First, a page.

//Notable Policy Developments Around the World – 10 September 2019

Notable Policy Developments Around the World – 10 September 2019


We share below recent developments. As always, we rely on FIVS Members to apprise us of noteworthy matters. Please contact the FIVS Secretariat with items you believe may be of interest.


  • European Union – The Brewing Sector Makes Consumer Labelling Commitments to the European Commission: The Brewers of Europe and its members have signed a memorandum of understanding (MoU) with the European Commission (EC) agreeing to place ingredient and caloric information on the labels of all beer bottles and cans in the EU by 2022. The MoU obligates companies to show ingredient and energy information on their product labels; trade associations will provide reports on the efforts of this sector. As reported in prior FIVS Alerts, this development follows discussions in March 2018 between the EC and the beer, cider, distilled spirits, and wine sectors about adopting a self-regulatory regime regarding ingredient and nutritional information.
  • Ireland – Developments Related to the Alcohol Act: We have reported on developments related to the Public Health (Alcohol) Act. Here are two interesting developments:
    • The Irish Government Notifies the EC that it Plans to Prohibit Promotions: The Irish Government recently informed the European Commission (EC) that it plans to ban price promotions for alcohol beverages under its new Public Health (Alcohol) Act. The government has said, for example, that it would discourage customers from purchasing alcohol by means of retailers’ bonus or loyalty card schemes. These efforts are intended to reduce excessive alcohol consumption under last year’s alcohol law.
    • Ireland – Alcohol Consumption is High: Alcohol Action Ireland recently found that the Irish consume 11 liters of alcohol per person each year, which they say is 80% above the worldwide average. That same research concluded Irishmen between 18 and 24 years old are “Europe’s No. 1 binge drinkers.” In response, the study encourages raising the price of alcohol. We would also point out that according to Drinks Ireland alcohol consumption per capita has decreased 23 percent since 2001, with Irish teenagers reportedly among the most abstemious in the EU.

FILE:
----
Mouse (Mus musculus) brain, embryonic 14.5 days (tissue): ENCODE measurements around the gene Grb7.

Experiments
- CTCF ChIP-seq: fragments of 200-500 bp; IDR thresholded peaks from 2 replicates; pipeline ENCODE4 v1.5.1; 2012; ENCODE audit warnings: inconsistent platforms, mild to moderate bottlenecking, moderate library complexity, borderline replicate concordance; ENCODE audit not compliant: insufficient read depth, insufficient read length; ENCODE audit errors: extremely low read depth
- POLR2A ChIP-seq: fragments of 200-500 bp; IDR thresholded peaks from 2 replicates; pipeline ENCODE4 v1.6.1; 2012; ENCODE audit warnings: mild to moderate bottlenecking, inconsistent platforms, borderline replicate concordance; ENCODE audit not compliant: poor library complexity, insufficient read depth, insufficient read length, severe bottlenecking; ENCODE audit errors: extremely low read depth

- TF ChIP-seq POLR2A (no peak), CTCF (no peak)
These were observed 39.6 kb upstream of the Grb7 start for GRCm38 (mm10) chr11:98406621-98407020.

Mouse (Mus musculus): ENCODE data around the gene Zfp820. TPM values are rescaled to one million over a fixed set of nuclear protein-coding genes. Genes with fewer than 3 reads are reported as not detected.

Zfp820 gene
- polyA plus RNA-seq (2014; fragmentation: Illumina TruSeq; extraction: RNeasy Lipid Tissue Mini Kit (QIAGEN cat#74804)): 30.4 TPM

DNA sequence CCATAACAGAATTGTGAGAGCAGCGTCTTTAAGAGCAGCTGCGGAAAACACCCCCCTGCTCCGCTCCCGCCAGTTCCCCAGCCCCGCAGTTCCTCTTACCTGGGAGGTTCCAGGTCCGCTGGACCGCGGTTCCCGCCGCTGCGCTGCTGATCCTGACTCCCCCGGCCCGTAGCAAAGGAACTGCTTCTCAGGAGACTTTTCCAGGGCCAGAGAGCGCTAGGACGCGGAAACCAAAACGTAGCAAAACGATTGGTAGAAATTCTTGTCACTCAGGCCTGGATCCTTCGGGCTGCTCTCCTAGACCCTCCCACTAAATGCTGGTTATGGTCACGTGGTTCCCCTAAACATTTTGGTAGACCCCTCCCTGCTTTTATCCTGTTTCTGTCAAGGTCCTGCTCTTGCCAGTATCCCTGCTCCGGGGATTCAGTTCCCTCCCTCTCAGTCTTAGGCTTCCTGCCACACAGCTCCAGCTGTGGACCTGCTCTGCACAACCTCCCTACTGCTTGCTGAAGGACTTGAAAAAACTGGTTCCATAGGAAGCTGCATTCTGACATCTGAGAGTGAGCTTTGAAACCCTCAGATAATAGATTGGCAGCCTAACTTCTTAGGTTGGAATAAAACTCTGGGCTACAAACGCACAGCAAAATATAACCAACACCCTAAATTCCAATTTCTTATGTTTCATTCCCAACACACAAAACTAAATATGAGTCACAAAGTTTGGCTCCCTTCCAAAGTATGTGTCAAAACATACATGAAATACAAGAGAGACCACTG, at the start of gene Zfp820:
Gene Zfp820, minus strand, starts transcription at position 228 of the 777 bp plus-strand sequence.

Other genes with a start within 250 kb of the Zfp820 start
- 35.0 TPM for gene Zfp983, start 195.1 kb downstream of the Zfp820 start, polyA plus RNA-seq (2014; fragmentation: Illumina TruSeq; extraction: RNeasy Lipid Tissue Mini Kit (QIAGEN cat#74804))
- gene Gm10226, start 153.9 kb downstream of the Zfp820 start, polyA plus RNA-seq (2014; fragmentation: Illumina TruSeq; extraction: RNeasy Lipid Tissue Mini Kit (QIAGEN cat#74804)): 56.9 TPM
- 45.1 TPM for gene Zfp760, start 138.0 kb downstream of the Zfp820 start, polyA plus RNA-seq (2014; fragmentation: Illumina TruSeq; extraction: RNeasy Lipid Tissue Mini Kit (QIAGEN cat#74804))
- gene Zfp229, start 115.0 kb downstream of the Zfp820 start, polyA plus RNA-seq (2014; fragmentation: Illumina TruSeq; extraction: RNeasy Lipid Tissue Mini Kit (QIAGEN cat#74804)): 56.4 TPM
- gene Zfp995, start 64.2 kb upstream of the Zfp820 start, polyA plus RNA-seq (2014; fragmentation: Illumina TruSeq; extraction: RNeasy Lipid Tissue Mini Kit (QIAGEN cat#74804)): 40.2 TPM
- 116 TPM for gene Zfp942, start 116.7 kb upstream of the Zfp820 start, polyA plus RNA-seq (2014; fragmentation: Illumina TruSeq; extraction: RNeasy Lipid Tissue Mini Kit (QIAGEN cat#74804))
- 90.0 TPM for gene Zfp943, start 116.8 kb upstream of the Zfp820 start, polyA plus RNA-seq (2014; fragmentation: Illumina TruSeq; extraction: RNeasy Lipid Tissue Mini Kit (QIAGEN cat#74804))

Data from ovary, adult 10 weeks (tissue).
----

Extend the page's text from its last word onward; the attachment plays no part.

• South Africa – The Government Considers Changes to Alcohol Beverage Laws: The South African Authorities recently issued proposed amendments to laws covering spirits and wine. The government stated that industry views were taken into account in the proposed changes. The following document summarises the changes under consideration.
  • United States – Beware of Making Health Claims: Last month, the U.S. District Court for the District of Columbia issued a final decision in the case Bellion Spirits, LLC v. United States, Civ. No. 17-2538 (JEB).  According to Marc Sorini of McDermott, Will & Emery, the Bellion case was brought by Bellion Spirits after the Alcohol and Tobacco Tax and Trade Bureau (TTB) refused to approve a series of health claims advanced by Bellion in connection with its vodka products.  According to Bellion, the infusion of its vodka with a compound called NTX mitigated the damage alcohol inflicts on human DNA. The court agreed with the TTB on a number of significant grounds, such as being deferential to the agency’s factual determinations, determining that misleading claims were not protected by free speech guarantees, and underscoring TTB’s role in advancing consumer health aims. Companies may thus wish to be cautious about marketing alcohol beverage beverages as healthy products.
  • United States – Pennsylvania’s Pricing System is Flawed: FIVS has previously reported on Pennsylvania’s flexible pricing scheme and signed a letter pointing out that this approach was “inconsistent with the operation of an open and fair market.” We thought you might like to see this opinion piece co-authored by FIVS Member Matt Dogali of the American Distilled Spirits Association and Chris Swonger of the Distilled Spirits Council of the United States which was published on 04 September 2019 in the Philadelphia Inquirer newspaper.